into question by the late Holocene development of similar forms on prehistoric human monuments
in Brittany (Fig. 8.23).
Nubbins are prominent in humid tropical regions, such as monsoonal northern Australia and
Hong Kong, and this can be explained in terms of the rapid disintegration of the outer shells or
sheet structures of bornhardts in the high temperatures and seasonally abundant groundwaters typ-
ical of such regions. Sheet structure is weathered and broken into blocks beneath ground level.
Nubbins are however known from other climatic settings such as Namaqualand, in Western Cape
Province of South Africa, and the Alice Springs area of the Northern Territory, Australia. In each
of these examples, the nubbins occur in topographic basins to which surface and groundwaters
gravitate so that they may develop in local moist sites. On the other hand, nubbins in present mid-
latitude cool areas, such as the Bohemian Massif (Demek, 1964), and desert settings, as in the
Mojave Desert of the southwestern United States (Oberlander, 1972), have been attributed to
development in warm humid climates followed by climatic change.
Castle koppies have a peculiar bimodal distribution, or apparently so. On the one hand, they are
characteristic of cold lands, and are the well-known tors of the granite uplands of southwestern
England (Linton, 1964). They are also well represented in the Pyrenees, the Bohemian Massif and
the Massif Central of France. They appear to be due to intense frost action and to ground-ice active
in the regolith at the margins of the residuals. On the other hand, the classical koppie country is the
high veld of southern Africa (Lageat, 1989) and especially Zimbabwe. They are associated with
palaeosurfaces of low relief. Here the koppies appear to be the result of long-continued subsurface
marginal weathering or residual masses the crests of which are just exposed. As with nubbins, kop-
pies are also developed in local wet sites, as at the Devil's Marbles, Northern Territory (Fig. 7.9).
Thus, the basic mechanism for koppie development may be the same though the processes
involved are very different. In these terms koppies are convergent landforms.
Frost action is involved in the formation of another distinctive residual in granite. The freeze-
thaw mechanism is evidently effective in exploiting well-developed fractures, and for this reason
towers and frost-shattered bedrock are well represented in cool or seasonally cool climates. Good
examples are found in the Organ Mountains of southern New Mexico, in Northern Canada, in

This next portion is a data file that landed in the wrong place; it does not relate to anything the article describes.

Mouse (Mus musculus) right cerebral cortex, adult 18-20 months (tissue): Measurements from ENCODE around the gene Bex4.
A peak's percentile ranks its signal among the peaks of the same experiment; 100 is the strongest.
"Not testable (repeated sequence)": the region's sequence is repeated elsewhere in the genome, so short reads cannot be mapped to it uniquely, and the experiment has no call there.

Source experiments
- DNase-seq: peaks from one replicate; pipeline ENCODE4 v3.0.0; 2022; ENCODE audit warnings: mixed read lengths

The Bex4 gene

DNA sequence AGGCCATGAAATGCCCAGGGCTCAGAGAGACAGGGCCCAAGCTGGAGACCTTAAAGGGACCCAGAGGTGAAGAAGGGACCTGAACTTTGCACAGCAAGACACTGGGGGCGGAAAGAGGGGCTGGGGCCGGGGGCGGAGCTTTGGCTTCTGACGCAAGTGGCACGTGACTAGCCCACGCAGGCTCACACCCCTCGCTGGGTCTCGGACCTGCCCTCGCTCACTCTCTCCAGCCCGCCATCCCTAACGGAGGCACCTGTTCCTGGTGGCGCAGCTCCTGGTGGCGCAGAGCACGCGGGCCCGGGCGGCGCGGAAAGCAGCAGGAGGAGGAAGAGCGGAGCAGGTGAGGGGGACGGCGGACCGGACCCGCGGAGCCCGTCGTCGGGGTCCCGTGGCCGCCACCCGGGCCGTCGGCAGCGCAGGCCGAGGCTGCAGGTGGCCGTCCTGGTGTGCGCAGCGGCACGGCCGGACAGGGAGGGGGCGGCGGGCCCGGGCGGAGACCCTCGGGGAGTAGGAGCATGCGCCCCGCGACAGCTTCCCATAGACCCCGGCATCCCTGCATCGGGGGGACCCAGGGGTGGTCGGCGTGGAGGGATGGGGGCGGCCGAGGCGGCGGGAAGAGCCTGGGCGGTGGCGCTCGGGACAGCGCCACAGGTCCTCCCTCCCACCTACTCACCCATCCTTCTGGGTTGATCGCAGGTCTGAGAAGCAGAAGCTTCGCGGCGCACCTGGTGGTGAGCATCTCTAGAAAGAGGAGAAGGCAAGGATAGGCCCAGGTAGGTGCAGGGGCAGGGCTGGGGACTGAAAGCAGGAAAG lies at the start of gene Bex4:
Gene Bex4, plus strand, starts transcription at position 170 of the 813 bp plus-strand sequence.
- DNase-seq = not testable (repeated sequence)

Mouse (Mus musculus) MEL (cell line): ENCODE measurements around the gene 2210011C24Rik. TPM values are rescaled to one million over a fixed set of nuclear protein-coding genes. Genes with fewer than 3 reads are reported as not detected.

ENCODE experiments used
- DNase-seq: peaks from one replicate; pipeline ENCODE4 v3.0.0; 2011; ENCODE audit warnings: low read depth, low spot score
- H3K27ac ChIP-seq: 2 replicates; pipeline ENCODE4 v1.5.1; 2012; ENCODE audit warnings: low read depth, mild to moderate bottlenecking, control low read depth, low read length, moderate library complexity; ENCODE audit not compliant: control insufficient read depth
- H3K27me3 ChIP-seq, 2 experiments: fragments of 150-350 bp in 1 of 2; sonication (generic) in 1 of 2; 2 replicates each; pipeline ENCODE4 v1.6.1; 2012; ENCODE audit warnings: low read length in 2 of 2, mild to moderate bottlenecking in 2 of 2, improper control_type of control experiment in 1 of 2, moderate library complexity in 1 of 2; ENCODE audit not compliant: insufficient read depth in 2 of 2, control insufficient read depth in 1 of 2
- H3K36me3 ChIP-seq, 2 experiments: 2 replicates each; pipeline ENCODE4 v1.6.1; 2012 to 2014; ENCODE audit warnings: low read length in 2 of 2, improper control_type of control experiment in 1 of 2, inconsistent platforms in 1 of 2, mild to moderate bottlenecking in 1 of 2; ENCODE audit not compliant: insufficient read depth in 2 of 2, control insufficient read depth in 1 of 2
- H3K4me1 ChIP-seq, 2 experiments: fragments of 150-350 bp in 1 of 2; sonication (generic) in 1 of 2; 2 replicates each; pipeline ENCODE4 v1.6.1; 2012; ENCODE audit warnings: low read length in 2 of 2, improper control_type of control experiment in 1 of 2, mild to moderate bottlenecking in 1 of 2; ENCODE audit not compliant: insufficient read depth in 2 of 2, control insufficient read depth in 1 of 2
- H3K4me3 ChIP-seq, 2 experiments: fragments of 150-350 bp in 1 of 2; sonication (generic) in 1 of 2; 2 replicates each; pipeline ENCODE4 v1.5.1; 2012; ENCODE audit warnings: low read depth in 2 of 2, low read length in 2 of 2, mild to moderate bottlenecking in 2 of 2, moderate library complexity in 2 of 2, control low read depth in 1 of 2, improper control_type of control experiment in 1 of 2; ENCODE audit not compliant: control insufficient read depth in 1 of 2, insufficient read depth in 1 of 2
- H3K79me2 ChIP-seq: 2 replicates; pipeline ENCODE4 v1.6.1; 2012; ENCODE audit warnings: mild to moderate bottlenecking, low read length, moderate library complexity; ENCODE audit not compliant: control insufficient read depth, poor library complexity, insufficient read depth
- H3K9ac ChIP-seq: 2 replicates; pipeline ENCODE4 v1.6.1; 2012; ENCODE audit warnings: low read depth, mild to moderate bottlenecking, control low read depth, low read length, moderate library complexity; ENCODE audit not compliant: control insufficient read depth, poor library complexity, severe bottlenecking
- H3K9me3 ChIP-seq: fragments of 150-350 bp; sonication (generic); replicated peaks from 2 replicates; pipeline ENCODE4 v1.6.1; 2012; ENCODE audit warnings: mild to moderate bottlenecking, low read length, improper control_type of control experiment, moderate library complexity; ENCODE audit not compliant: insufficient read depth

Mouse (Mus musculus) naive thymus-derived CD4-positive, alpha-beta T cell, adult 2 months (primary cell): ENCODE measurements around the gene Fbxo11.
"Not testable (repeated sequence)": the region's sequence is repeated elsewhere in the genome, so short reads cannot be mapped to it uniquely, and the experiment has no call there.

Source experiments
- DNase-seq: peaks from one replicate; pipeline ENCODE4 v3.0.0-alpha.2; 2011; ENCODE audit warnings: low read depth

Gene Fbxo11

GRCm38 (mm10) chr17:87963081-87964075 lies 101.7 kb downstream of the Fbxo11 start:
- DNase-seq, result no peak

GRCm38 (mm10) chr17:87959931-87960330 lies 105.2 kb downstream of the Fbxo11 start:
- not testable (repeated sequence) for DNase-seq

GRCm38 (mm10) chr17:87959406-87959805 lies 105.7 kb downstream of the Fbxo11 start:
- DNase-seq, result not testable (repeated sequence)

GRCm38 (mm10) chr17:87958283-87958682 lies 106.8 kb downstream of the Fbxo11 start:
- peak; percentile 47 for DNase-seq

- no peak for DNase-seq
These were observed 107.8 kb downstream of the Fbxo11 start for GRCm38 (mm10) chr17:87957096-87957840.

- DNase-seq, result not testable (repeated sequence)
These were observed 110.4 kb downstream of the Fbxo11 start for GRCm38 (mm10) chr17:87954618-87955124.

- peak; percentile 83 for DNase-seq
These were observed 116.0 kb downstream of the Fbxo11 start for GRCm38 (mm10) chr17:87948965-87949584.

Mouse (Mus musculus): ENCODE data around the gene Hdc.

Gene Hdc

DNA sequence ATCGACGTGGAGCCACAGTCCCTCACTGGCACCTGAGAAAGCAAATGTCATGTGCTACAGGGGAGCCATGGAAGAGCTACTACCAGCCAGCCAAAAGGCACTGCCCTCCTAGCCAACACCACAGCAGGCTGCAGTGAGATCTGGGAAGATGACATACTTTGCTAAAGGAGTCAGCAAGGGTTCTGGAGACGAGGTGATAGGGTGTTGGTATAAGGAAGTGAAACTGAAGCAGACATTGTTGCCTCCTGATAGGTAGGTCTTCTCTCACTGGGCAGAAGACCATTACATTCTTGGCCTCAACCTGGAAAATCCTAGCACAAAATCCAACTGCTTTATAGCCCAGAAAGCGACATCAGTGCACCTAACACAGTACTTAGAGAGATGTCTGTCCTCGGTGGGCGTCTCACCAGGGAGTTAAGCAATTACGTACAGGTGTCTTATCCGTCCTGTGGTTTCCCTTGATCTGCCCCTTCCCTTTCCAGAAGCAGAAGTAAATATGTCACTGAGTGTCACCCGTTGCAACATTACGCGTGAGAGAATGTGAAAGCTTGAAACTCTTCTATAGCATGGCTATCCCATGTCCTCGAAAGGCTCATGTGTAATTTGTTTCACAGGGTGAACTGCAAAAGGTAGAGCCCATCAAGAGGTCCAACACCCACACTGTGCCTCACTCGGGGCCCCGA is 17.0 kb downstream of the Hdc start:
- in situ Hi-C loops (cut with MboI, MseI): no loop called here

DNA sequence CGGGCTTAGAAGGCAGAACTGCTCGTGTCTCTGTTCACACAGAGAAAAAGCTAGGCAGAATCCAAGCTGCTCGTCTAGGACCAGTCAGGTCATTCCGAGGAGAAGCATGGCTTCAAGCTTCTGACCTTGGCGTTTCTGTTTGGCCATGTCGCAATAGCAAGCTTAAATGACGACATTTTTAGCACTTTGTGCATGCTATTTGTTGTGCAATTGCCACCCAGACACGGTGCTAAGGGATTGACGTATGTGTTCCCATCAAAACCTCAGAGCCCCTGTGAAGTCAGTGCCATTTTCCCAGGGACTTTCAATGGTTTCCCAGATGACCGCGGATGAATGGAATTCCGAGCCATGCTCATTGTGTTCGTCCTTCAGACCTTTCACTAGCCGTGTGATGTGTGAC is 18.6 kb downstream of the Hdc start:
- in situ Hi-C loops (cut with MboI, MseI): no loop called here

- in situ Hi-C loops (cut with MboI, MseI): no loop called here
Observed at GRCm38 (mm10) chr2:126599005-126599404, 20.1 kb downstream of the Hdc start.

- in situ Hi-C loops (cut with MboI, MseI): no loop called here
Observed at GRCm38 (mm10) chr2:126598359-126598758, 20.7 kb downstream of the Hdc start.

the Mt Whitney area of the eastern Sierra Nevada, and in Cathedral Rocks, in the Yosemite,
both in California (Figs 7.12b and 7.13). The Needles, in South Dakota, provides another
well-known example ( Fig. 12.13) . The twin peaks of Fitz Roy and Cerro Torre in the Province of
Santa Cruz, in Argentine Patagonia, and, although smaller, several hills in the Sierra de Gredos
of the Spanish Central Massif and in the Pitões das Junhas of northern Portugal, provide other
Though sheet structure is widely developed, pseudobedding (Fig. 2.2) restricted to near
surface zones may be due to frost action, to the freezing and expansion of meteoric waters that
percolated into the country rock, causing the separation of one layer after another. Such features
may well, however, reflect exploitation by weathering agencies of latent stress fractures or lin-
eations in the rock.
THE COASTAL CONTEXT
Many typical granite forms are found in coastal zones in various parts of the world. Some are
structural in origin. Thus, the sheet structures exposed in the littoral of the Pearson Islands (Fig. 1.8),
in the eastern Great Australian Bight, are most likely (see Chapter 2) a manifestation of tectonic
stress, and are identical with those exposed, for example, in the sidewalls of deeply incised valleys
(Fig. 2.6). Again, geos due to the exploitation of fracture zones, or, more commonly, to the preferen-
tial weathering and erosion of weaker veins intrusive into the granite host mass, are fairly common,
and sea caves, characteristically pear-shaped in cross section (Sjoberg, 1986, 1987 and see Fig.
12.15) , due to the exploitation by waves of steeply inclined fracture zones have been reported from
several sites on the Swedish coast, and inland, where they are used as indicators of isostatic move-
ments (Sjoberg, 1986, 1987).